Alessandro Vollero
1889 to Aug. 11, 1922.

Vollero served as leader of a Camorra gang in Brooklyn until his conviction for the 1916 slaying of Nicholas Terranova and Charles Ubriaco.

Vollero arrived in the U.S. as a teenager in 1909. He settled in Brooklyn and became involved with the Neapolitan gangs in the area. When a gang war erupted between the local Camorra and a Terranova Mafia organization in East Harlem, Vollero was one of the Camorra leaders (Pellegrino Morano, ten years older than Vollero, was another) who called Nicholas Terranova to a peace conference. The Sept. 7, 1916, conference turned out to be an ambush. Terranova and his bodyguard were slain.

The murders might have remained unsolved but the Camorra bosses were less than generous with the gunmen they hired. Those decided to cooperate with prosecutors.

It took two trials to convict Vollero. The first ended in a mistrial after Brooklyn Supreme Court Justice Isaac M. Kapper became ill. Once convicted, the gang leader was sent off to Sing Sing Prison in 1919 to serve a sentence of 20 years to life.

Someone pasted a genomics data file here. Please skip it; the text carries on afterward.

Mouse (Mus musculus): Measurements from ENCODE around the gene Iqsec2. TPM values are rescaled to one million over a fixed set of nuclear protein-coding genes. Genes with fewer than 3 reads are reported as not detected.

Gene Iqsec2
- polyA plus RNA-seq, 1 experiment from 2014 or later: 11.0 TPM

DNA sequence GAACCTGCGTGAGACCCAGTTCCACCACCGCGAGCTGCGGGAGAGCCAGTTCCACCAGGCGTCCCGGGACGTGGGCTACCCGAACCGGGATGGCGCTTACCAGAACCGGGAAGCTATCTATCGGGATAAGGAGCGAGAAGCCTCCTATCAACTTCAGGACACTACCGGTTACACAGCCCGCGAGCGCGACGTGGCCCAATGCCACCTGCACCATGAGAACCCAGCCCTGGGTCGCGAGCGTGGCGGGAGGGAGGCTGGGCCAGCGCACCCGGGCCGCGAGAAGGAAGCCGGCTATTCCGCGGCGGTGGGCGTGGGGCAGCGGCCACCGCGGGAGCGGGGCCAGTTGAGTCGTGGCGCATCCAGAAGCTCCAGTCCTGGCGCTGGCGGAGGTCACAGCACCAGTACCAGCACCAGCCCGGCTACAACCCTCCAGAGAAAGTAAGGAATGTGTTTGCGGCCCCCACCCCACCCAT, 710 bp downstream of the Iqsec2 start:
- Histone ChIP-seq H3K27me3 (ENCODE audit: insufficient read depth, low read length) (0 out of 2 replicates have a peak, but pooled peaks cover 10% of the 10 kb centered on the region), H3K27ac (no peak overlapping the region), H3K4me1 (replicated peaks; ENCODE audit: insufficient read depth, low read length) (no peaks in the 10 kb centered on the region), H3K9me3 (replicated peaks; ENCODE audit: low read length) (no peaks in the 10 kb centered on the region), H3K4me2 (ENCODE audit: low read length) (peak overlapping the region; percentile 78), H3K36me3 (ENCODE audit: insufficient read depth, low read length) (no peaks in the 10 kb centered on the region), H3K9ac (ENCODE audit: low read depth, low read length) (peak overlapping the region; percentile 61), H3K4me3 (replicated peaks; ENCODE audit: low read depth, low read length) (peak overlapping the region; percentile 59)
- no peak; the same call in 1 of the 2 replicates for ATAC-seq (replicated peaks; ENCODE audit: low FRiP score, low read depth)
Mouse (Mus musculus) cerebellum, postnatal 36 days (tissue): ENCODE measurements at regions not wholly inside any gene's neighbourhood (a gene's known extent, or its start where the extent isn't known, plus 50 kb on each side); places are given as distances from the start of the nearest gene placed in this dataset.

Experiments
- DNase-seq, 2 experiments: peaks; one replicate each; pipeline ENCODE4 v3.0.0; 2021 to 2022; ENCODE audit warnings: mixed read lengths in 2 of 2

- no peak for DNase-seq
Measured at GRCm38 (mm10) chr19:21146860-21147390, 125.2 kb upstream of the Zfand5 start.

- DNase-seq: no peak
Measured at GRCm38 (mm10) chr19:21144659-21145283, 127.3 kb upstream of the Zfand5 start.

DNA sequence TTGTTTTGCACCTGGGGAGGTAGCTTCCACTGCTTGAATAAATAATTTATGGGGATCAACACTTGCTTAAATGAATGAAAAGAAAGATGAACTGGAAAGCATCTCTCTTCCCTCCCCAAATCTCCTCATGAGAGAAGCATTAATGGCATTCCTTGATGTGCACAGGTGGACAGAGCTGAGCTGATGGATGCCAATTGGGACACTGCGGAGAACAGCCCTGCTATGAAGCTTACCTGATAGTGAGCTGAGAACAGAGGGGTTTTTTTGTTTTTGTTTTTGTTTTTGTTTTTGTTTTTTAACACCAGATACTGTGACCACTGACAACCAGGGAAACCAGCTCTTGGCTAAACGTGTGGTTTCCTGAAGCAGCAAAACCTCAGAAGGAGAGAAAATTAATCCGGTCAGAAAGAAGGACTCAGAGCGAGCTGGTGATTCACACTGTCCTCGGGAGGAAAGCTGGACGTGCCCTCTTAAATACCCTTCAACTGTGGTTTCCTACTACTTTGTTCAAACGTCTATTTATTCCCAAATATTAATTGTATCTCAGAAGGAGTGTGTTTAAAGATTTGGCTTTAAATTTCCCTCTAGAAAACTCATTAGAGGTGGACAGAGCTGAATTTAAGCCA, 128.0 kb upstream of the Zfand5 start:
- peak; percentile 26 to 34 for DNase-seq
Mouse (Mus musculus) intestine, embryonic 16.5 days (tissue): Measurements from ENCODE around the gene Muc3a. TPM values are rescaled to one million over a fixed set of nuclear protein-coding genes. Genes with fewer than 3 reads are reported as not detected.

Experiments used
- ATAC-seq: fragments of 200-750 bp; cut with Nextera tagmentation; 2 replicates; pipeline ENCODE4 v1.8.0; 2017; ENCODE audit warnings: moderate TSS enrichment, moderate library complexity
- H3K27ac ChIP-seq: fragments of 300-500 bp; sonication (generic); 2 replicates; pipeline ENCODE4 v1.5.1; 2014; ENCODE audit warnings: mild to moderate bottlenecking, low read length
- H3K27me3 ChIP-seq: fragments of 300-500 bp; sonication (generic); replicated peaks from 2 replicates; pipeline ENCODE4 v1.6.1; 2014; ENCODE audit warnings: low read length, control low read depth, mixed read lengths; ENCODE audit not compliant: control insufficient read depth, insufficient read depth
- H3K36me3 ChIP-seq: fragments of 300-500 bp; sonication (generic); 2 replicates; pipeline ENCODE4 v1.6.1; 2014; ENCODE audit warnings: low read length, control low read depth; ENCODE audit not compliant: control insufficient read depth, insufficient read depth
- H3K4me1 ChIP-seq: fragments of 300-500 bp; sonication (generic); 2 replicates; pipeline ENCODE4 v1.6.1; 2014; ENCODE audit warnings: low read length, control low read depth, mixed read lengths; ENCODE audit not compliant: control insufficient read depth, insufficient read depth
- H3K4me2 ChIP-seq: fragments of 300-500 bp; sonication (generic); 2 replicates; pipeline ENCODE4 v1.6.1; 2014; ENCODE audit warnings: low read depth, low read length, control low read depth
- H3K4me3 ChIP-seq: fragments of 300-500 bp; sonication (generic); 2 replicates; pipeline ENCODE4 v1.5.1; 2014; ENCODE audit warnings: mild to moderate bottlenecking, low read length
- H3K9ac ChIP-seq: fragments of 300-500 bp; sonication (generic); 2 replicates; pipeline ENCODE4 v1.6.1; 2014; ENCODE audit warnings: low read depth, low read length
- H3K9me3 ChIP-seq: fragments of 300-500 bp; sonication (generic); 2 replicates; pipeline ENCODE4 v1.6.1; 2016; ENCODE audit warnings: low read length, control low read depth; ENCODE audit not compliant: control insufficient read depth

While there, Vollero met up with a young Joseph Valachi, serving time for burglary. Vollero cautioned the Neapolitan Valachi against dealing with Sicilian Mafiosi. The old-timer told Valachi that Sicilians - even those who had been his friends for years - would always consider him an outsider.

During his term in prison, Vollero served as a subject for a science experiment. After undergoing surgery for gastric ulcers, he agreed to be a guinea pig for a new diagnostic tool, a gastro-camera. The prisoner swallowed the tiny camera device designed by Franz Gerard Bach of Vienna and allowed his insides to be photographed.

Forty-three-year-old Vollero was released from Sing Sing on April 28, 1933, after serving 14 years.

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The American "Mafia"